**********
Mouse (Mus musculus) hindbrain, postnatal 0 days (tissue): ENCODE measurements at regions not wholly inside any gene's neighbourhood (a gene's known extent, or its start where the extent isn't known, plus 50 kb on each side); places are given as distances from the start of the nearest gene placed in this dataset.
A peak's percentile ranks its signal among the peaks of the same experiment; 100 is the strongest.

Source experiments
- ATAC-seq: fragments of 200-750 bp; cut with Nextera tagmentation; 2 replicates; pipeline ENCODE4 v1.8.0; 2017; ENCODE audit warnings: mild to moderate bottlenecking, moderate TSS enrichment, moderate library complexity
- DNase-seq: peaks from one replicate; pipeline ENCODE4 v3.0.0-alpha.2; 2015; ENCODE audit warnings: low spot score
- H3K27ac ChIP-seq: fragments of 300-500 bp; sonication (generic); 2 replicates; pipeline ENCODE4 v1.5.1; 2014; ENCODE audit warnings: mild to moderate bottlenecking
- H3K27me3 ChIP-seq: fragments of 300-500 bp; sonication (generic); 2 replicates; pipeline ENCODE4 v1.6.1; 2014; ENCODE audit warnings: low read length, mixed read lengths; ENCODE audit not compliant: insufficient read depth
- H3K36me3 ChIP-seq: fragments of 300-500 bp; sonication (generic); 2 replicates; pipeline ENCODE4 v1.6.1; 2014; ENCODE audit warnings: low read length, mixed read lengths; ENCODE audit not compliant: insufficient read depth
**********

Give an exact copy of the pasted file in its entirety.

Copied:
Mouse (Mus musculus) hindbrain, postnatal 0 days (tissue): ENCODE measurements at regions not wholly inside any gene's neighbourhood (a gene's known extent, or its start where the extent isn't known, plus 50 kb on each side); places are given as distances from the start of the nearest gene placed in this dataset.
A peak's percentile ranks its signal among the peaks of the same experiment; 100 is the strongest.

Source experiments
- ATAC-seq: fragments of 200-750 bp; cut with Nextera tagmentation; 2 replicates; pipeline ENCODE4 v1.8.0; 2017; ENCODE audit warnings: mild to moderate bottlenecking, moderate TSS enrichment, moderate library complexity
- DNase-seq: peaks from one replicate; pipeline ENCODE4 v3.0.0-alpha.2; 2015; ENCODE audit warnings: low spot score
- H3K27ac ChIP-seq: fragments of 300-500 bp; sonication (generic); 2 replicates; pipeline ENCODE4 v1.5.1; 2014; ENCODE audit warnings: mild to moderate bottlenecking
- H3K27me3 ChIP-seq: fragments of 300-500 bp; sonication (generic); 2 replicates; pipeline ENCODE4 v1.6.1; 2014; ENCODE audit warnings: low read length, mixed read lengths; ENCODE audit not compliant: insufficient read depth
- H3K36me3 ChIP-seq: fragments of 300-500 bp; sonication (generic); 2 replicates; pipeline ENCODE4 v1.6.1; 2014; ENCODE audit warnings: low read length, mixed read lengths; ENCODE audit not compliant: insufficient read depth